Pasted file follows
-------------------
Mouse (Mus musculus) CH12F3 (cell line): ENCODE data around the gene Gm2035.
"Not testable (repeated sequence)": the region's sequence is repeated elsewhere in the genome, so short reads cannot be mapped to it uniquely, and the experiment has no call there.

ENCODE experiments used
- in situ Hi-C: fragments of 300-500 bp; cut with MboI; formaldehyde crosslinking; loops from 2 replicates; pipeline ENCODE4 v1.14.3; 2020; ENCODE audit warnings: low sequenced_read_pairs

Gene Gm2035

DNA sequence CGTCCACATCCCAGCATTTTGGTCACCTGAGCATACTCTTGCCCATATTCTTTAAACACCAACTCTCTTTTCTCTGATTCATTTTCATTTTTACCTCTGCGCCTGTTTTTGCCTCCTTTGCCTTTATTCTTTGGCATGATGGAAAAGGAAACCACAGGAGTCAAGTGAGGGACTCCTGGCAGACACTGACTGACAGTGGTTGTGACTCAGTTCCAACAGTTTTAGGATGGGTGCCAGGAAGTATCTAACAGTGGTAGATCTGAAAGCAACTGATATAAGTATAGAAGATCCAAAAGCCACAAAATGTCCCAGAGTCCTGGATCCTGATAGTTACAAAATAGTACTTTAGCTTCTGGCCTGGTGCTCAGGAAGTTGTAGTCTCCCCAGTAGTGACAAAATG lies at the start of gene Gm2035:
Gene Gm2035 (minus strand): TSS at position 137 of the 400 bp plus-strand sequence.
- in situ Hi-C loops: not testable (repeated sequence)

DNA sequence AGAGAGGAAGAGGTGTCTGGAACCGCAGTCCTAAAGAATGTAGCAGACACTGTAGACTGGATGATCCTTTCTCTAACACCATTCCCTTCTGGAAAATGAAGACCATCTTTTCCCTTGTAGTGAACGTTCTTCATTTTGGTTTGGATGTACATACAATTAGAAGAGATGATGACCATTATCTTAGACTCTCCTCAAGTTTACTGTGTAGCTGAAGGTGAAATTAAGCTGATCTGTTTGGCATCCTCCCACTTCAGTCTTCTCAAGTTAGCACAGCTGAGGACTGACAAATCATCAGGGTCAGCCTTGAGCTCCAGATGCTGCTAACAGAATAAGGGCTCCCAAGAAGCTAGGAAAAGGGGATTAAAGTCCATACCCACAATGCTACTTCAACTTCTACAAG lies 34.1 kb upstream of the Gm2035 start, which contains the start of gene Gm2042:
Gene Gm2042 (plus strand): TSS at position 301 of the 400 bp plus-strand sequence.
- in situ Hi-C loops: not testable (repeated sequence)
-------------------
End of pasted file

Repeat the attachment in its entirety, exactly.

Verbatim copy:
Mouse (Mus musculus) CH12F3 (cell line): ENCODE data around the gene Gm2035.
"Not testable (repeated sequence)": the region's sequence is repeated elsewhere in the genome, so short reads cannot be mapped to it uniquely, and the experiment has no call there.

ENCODE experiments used
- in situ Hi-C: fragments of 300-500 bp; cut with MboI; formaldehyde crosslinking; loops from 2 replicates; pipeline ENCODE4 v1.14.3; 2020; ENCODE audit warnings: low sequenced_read_pairs

Gene Gm2035

DNA sequence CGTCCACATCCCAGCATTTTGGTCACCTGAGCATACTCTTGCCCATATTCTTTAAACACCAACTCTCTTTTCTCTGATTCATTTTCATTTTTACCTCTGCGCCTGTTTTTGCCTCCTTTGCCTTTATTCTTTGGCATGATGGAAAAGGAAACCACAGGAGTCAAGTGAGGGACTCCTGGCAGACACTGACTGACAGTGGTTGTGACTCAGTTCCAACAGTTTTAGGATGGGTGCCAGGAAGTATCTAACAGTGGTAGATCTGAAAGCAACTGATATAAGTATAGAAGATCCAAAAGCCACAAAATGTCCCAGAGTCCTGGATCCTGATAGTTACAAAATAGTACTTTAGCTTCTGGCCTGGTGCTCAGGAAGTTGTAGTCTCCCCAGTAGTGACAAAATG lies at the start of gene Gm2035:
Gene Gm2035 (minus strand): TSS at position 137 of the 400 bp plus-strand sequence.
- in situ Hi-C loops: not testable (repeated sequence)

DNA sequence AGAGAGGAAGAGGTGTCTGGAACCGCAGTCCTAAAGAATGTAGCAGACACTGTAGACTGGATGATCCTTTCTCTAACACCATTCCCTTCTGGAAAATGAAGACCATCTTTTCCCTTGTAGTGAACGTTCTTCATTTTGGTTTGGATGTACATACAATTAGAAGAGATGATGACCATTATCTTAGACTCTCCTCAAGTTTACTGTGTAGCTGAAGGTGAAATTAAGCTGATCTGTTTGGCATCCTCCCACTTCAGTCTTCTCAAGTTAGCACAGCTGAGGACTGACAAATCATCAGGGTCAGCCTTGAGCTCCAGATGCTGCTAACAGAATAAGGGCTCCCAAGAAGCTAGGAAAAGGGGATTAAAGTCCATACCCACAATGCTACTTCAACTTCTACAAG lies 34.1 kb upstream of the Gm2035 start, which contains the start of gene Gm2042:
Gene Gm2042 (plus strand): TSS at position 301 of the 400 bp plus-strand sequence.
- in situ Hi-C loops: not testable (repeated sequence)